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Milosz Zak

EU to entrench integration ‘by default’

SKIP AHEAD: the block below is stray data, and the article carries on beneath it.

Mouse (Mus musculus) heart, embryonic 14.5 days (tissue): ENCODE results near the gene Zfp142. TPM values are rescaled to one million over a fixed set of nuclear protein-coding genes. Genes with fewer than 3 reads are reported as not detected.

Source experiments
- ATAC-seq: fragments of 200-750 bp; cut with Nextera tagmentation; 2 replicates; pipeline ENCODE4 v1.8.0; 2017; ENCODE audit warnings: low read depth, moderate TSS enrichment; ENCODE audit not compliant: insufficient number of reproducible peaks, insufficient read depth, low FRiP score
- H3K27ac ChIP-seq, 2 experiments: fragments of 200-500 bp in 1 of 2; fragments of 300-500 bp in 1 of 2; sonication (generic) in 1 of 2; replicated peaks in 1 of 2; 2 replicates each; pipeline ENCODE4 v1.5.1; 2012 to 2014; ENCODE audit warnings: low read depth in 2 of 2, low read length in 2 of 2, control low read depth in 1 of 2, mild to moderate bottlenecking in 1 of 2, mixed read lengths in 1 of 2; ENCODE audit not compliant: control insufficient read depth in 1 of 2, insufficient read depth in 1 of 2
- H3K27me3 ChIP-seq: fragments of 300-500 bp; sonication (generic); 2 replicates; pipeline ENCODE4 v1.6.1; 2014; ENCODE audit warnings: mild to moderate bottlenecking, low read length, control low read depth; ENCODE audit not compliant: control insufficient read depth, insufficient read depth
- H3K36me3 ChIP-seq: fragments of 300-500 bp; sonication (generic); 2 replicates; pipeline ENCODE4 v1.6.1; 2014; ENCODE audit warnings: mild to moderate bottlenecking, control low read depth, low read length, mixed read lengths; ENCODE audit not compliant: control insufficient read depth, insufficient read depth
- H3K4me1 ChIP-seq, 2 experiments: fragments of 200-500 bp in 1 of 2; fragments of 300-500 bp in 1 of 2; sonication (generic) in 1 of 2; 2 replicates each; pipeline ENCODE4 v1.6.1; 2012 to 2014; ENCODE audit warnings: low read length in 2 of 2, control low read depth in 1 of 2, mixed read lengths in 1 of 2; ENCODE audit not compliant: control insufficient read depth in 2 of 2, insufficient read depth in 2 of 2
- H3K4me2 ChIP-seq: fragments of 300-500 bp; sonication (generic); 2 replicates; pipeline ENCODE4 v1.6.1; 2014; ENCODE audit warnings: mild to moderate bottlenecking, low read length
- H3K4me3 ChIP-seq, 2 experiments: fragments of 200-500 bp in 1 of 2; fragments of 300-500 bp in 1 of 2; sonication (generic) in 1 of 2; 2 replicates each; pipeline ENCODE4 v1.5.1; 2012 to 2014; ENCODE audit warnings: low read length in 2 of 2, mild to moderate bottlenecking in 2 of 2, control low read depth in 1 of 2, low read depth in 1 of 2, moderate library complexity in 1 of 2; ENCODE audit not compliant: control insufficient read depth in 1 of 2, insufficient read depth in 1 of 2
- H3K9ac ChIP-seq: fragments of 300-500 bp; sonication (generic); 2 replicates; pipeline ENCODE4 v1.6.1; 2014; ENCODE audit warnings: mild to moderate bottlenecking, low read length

“Nations have no permanent friends, only eternal interests,” is a saying commonly attributed to Lord Palmerston. Against the backdrop of Europe’s financial crisis, realists and euro-sceptics forewarn the EU’s disintegration as domestic interests increase in priority.In reality, these very forces of self-interest diminish the prospect of the Eurozone’s dissolution. Ironically, national interest will lead to more European integration, and, more likely than not, Europe’s heads of state, the very champions of national self-interest, will be at the forefront of a push for a more integrated Europe.Although political rhetoric and reality will be at opposite ends of the spectrum, any shake-up of the European bureaucracy will, by default, further integrate the EU. Both disintegration and inaction are too costly and politically unpalatable; all remaining alternatives would entail further integration.The real consequence of the financial crisis will not be the supposedly-inevitable Greek default, but rather the extension of European integration. The inevitable deepening of European integration stems from three considerations: first, decisions regarding a crisis of this scale will not be made unilaterally; second, for Europeans the short-term costs of disintegration far outweigh those of unity; third, the EU’s trajectory has essentially been predetermined by its Frankish ‘core’: France and Germany.The scale of the financial crisis has tied the hands of European elites. This is not because continental leaders are swayed by domestic populism, but because the fate of the EU is also the concern of the troika; the IMF, the European Commission and the European Central Bank.Most importantly, the ‘European’ financial crisis has not wreaked equal havoc across the whole of the EU, and leaders of the UK and the Frankish core, along with unaffected Nordic and Central European countries, face three options: fragmentation, stagnation or integration.The costs of breakup are unsalable, and the troika’s involvement makes inaction impossible, so any… Read More